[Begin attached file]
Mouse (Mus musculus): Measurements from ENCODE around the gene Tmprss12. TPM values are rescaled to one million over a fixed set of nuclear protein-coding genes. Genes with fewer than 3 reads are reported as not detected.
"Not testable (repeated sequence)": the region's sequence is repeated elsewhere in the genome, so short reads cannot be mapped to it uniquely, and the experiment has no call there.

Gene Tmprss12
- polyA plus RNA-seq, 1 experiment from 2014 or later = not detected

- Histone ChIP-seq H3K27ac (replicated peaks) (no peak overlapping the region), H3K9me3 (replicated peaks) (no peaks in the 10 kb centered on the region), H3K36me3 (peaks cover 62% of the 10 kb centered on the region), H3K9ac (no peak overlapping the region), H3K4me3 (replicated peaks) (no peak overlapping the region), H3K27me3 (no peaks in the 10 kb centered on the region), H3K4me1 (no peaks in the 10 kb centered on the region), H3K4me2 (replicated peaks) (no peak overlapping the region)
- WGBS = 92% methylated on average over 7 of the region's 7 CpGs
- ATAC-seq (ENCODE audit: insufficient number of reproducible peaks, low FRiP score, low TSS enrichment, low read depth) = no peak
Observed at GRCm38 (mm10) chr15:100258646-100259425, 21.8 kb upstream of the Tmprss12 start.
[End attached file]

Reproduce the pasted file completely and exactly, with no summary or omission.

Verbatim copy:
Mouse (Mus musculus): Measurements from ENCODE around the gene Tmprss12. TPM values are rescaled to one million over a fixed set of nuclear protein-coding genes. Genes with fewer than 3 reads are reported as not detected.
"Not testable (repeated sequence)": the region's sequence is repeated elsewhere in the genome, so short reads cannot be mapped to it uniquely, and the experiment has no call there.

Gene Tmprss12
- polyA plus RNA-seq, 1 experiment from 2014 or later = not detected

- Histone ChIP-seq H3K27ac (replicated peaks) (no peak overlapping the region), H3K9me3 (replicated peaks) (no peaks in the 10 kb centered on the region), H3K36me3 (peaks cover 62% of the 10 kb centered on the region), H3K9ac (no peak overlapping the region), H3K4me3 (replicated peaks) (no peak overlapping the region), H3K27me3 (no peaks in the 10 kb centered on the region), H3K4me1 (no peaks in the 10 kb centered on the region), H3K4me2 (replicated peaks) (no peak overlapping the region)
- WGBS = 92% methylated on average over 7 of the region's 7 CpGs
- ATAC-seq (ENCODE audit: insufficient number of reproducible peaks, low FRiP score, low TSS enrichment, low read depth) = no peak
Observed at GRCm38 (mm10) chr15:100258646-100259425, 21.8 kb upstream of the Tmprss12 start.